Linebacker Isaiah McDuffie 2021 NFL Draft Profile

Isaiah McDuffie ended his career at Boston College early to enter the 2021 NFL Draft. But his versatility could make him an interesting late-round sleeper.
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McDuffie started all 11 of Boston College’s games during the 2020 season. He recorded 107 tackles (54 solos), six and a half tackles for loss, four hurries, five QB hits, three sacks, one pass broken up, one interception, and one fumble recovered. According to Pro Football Focus, McDuffie finished as the 381st-highest-graded linebacker (20% snap minimum) with a Defensive grade of 39.9 (45.9 Run Defense, 72.1 Tackling, 62.3 Pass Rush, 36.4 Coverage).

McDuffie played both linebacker and running back at Bennett High School in Buffalo, New York. He was a three-year captain in high school, where he was coached by his father, Stevenson. McDuffie earned all-state honors during his junior and senior seasons; he recorded over 100 tackles and 1500 rushing yards as a senior. He earned a three-star recruiting ranking and was a consensus top-12 player in New York. McDuffie earned nine scholarship offers from schools including BC, Penn State, Washington, Pitt, Syracuse, and Wake Forest.

McDuffie eventually chose Boston College and played in all 13 games during the 2017 season, albeit primarily on special teams. However, he closed out the year with five tackles in the Pinstripe Bowl against Iowa, seeing his most action at linebacker. He significantly increased his playing time in 2018, playing in all 12 games and making six starts at linebacker. McDuffie led the Eagles defense in solo tackles with 48 and finished second in total tackles with 85.

Going into the 2019 season, McDuffie was named to the Preseason All-ACC teams by Athlon and Phil Steele. However, he missed the first nine games of the season recovering from an injury. But McDuffie returned with a vengeance; in only four games with three starts, he recorded 30 tackles (24 solos) with three and a half tackles for loss and two sacks. McDuffie built off this strong finish in 2020, as he led the team in tackles and solos tackles (fifth and t-15th in the nation, respectively). He also finished second on the team in TFLs and sacks and earned Second-Team All-ACC honors.

In the NFL, McDuffie projects as an off-ball linebacker that can contribute in nearly every scheme. He brings adequate size, solid athleticism, and great versatility. McDuffie filled many different roles during his time on the Heights; he was asked to stop the run, rush the passer, and drop into coverage from various alignments and positions. He plays very fast and very aggressively. However, this can get him into trouble sometimes, as he misses some keys sometimes and overruns his assignments. Nevertheless, McDuffie should be able to shine on special teams early in his career and eventually develop into a rotational, sub-package linebacker.

Measurements and Pro Day

At Boston College, Isaiah McDuffie was listed at 6’1” and 224 pounds. At BC’s Pro Day, he measured in at 6 feet and 1 2/8 inches (6012) and 227 pounds. McDuffie ran the 40-yard dash in 4.59 and 4.61 seconds (with a 1.62 10-yard split). He ran the short shuttle in 4.39 seconds and the three-cone drill in 7.26 seconds. McDuffie leapt 121 inches (10’1”) in the broad jump and 32.5 inches in the vertical. Finally, he put up 25 reps of 225 pounds in the bench press. McDuffie earned a Relative Athletic Score (RAS) of 7.32, which ranks 573rd out of 2137 linebackers from 1987 to 2021.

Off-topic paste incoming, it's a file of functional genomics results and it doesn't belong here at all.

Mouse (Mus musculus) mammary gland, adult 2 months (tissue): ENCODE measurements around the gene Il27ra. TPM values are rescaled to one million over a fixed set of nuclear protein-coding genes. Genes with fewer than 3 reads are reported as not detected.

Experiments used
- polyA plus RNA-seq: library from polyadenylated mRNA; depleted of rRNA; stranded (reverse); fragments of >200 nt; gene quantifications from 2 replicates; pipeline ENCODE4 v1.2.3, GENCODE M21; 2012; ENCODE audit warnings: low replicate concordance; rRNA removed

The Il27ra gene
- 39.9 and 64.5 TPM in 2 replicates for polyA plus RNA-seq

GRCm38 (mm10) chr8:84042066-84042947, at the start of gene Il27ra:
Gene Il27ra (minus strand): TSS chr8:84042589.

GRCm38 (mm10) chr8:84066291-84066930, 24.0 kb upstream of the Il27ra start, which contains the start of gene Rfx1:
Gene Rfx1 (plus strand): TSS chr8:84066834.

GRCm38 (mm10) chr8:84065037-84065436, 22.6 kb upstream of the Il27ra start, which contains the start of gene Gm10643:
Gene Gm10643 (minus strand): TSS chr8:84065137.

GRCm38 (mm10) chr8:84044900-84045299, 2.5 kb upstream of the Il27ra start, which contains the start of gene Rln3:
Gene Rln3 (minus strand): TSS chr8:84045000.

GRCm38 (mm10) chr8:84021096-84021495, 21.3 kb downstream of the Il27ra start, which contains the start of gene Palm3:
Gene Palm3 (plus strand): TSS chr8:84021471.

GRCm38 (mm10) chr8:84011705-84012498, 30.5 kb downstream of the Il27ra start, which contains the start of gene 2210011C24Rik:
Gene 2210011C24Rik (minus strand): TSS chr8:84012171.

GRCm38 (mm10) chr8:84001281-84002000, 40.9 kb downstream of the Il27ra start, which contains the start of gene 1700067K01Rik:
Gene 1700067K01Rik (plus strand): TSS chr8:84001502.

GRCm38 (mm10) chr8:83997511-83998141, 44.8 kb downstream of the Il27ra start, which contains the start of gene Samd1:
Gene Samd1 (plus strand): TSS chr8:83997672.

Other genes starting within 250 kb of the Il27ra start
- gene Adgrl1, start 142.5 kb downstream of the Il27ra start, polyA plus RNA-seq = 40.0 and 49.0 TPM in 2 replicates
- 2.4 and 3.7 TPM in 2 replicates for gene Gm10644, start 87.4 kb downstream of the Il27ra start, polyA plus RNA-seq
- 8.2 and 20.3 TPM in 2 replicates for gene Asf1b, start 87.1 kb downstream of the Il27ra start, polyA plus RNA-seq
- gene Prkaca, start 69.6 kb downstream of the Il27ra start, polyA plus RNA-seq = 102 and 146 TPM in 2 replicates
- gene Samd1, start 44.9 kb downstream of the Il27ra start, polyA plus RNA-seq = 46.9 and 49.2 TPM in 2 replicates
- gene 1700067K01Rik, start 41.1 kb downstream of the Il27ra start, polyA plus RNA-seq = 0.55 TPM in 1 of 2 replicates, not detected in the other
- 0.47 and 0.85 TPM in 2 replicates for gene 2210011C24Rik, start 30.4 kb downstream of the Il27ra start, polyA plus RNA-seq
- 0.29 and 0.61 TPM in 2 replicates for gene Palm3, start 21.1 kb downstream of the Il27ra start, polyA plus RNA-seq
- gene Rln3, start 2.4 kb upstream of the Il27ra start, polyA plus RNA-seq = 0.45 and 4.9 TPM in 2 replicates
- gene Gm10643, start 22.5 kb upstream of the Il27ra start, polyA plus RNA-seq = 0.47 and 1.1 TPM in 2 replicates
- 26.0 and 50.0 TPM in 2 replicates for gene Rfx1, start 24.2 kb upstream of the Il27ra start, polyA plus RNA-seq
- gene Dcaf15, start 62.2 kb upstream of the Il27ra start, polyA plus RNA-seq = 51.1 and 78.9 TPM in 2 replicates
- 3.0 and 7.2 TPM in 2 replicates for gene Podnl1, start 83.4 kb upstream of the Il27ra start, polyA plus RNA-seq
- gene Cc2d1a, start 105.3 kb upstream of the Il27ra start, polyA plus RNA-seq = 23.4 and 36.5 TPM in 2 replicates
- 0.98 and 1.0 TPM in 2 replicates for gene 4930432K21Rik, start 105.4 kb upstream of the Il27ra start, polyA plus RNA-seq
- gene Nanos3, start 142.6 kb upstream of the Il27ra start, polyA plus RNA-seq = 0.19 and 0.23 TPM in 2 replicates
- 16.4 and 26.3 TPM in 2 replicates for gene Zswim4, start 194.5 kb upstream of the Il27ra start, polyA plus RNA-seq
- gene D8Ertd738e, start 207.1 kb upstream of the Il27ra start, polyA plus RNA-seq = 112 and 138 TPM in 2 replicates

Scouting Report

Positives

· Great aggressiveness and willingness to engage blockers; brings lots of pop to the contact point, never shying away from delivering a hit on a ball-carrier; always hustles to finish the play at the ball-carrier.

· Solid tackler in space: if he’s unblocked and gets to the ball carrier, consistently tackles with good technique and power to bring ball carrier to the ground.

· Good athleticism and speed: plays extremely fast, has the range to fully roam between the numbers, fluid mover in space.

· Effective pass-rusher in limited doses: uses speed and athleticism to get OL off balance; especially effective when used in stunts/loops.

· Solid in man coverage against TEs: can line up directly across from them in Press when aligned in the slot, gets hands involved off LOS, and surprisingly sticky in coverage.

Negatives

· Struggles to hold his gap against offensive lineman, as blockers can easily displace him from his spot; frequently manhandled at the point of attack and struggles to disengage to help make the tackle.

· Mental processing and football IQ leave a lot to be desired: heavily bites on play-action and fakes and struggles to get back in the run fit; aggressiveness gets him into trouble, as he leaves assignments/gaps open to chase the ball or other players; opposite of “slow until you know”.

· Greatly struggles in pursuit: does not take good angles to the ballcarrier and struggles to maintain speed through traffic; aggressiveness gets him out of position early and struggles to adequately recover.

· Can be embarrassed by very agile/explosive ball carriers in space at the tackle point; mobile QBs gave him fits as a spy.

· Needs to improve understanding of zone coverage, drops spots, and depth; frequently attacked as the “read” defender in coverage and looks out of position.

NFL Comparison

Tanner Vallejo (Buffalo Bills 2017, Cleveland Browns 2018, Washington Football Team 2019, Arizona Cardinals 2019 - Present)